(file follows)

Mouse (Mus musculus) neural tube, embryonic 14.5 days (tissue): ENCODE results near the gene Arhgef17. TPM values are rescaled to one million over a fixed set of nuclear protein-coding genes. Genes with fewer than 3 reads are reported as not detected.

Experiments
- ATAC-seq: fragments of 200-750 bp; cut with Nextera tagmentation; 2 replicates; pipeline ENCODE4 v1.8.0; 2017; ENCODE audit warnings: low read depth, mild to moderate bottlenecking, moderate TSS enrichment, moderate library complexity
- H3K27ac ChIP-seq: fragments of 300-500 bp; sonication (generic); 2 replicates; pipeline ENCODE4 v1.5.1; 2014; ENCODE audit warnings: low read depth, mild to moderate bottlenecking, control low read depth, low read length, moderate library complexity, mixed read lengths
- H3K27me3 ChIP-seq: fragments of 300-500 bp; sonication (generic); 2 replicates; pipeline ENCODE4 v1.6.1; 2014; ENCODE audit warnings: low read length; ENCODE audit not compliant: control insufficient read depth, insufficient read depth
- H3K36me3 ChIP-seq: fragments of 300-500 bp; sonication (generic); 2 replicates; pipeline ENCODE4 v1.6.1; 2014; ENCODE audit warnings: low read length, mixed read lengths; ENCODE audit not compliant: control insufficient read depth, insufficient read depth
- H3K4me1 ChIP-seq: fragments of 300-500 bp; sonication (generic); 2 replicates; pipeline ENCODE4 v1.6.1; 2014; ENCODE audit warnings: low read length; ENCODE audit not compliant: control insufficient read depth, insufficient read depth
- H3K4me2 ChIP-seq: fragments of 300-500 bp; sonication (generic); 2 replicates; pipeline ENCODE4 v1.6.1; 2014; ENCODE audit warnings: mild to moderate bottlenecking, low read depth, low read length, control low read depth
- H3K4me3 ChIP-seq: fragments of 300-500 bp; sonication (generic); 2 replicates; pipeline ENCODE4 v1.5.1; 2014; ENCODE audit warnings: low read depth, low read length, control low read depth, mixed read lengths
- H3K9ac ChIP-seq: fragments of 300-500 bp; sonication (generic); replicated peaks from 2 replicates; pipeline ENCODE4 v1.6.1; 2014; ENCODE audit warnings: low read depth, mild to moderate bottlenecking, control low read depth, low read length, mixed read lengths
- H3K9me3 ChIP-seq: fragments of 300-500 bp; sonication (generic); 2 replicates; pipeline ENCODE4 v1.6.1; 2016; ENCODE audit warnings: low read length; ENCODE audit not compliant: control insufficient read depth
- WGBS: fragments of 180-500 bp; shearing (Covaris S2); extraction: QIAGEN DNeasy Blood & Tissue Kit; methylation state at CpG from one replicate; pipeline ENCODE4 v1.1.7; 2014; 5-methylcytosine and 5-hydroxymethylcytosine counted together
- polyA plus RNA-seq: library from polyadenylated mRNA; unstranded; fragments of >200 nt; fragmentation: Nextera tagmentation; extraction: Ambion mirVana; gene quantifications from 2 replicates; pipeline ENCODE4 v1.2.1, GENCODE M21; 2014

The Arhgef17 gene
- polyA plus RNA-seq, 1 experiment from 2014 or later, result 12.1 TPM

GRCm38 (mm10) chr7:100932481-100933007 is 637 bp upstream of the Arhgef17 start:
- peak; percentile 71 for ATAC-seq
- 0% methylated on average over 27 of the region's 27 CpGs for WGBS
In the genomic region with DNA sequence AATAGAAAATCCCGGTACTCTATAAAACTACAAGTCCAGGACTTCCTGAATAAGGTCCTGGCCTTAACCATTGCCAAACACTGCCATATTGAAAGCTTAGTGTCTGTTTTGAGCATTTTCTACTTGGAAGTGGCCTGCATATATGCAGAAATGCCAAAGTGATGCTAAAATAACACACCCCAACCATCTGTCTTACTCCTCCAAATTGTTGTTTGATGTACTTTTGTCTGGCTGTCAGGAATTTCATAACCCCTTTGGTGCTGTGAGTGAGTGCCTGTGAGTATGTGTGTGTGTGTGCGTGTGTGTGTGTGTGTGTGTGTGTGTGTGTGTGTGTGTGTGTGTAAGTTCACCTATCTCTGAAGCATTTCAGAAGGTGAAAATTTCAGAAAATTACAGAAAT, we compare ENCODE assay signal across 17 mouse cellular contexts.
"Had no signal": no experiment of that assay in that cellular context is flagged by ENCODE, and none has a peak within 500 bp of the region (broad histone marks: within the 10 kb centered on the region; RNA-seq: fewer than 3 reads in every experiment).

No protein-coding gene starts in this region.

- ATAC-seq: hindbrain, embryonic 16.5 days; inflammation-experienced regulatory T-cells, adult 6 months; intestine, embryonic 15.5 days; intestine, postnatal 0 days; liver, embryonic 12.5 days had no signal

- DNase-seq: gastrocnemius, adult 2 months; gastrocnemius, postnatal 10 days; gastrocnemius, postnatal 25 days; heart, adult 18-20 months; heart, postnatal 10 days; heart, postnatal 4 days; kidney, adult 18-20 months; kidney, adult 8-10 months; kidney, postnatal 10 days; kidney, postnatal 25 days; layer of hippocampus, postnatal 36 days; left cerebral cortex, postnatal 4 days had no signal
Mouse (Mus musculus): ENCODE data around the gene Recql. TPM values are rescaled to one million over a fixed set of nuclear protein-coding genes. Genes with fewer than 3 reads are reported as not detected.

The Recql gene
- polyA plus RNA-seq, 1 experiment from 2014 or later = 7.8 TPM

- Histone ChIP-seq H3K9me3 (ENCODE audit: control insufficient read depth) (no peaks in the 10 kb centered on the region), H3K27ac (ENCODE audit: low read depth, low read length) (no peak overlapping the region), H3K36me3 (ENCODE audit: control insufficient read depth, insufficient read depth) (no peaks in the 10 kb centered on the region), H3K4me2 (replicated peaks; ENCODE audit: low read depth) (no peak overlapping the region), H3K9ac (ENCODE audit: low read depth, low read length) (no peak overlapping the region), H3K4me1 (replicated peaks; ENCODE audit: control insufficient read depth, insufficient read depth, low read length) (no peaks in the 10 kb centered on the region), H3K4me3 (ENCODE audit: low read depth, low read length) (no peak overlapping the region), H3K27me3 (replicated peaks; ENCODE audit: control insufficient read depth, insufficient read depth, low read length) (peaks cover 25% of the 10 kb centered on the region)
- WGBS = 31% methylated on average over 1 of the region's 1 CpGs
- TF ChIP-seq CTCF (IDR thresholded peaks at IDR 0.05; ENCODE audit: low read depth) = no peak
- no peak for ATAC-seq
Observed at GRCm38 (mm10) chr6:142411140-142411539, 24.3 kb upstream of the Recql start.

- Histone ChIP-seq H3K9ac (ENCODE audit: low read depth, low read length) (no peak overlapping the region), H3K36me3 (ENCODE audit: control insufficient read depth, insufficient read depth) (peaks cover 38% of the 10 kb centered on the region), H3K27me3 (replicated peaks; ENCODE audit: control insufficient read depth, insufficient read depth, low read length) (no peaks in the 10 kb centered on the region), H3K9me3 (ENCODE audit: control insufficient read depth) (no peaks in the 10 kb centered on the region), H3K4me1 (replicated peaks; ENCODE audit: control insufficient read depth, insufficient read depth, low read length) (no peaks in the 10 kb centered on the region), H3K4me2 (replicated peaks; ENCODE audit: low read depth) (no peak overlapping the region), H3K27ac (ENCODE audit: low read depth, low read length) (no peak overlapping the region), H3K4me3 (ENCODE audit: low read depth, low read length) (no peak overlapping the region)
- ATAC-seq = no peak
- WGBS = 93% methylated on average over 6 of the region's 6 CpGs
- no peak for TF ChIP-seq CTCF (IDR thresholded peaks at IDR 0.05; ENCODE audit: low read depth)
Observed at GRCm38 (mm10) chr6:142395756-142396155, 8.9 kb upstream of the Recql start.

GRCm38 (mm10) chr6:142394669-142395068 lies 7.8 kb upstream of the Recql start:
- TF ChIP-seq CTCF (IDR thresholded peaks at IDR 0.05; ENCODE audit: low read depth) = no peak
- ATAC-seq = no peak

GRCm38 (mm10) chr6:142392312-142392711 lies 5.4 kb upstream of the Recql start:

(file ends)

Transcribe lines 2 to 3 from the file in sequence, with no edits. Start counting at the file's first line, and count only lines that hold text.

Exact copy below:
Experiments
- ATAC-seq: fragments of 200-750 bp; cut with Nextera tagmentation; 2 replicates; pipeline ENCODE4 v1.8.0; 2017; ENCODE audit warnings: low read depth, mild to moderate bottlenecking, moderate TSS enrichment, moderate library complexity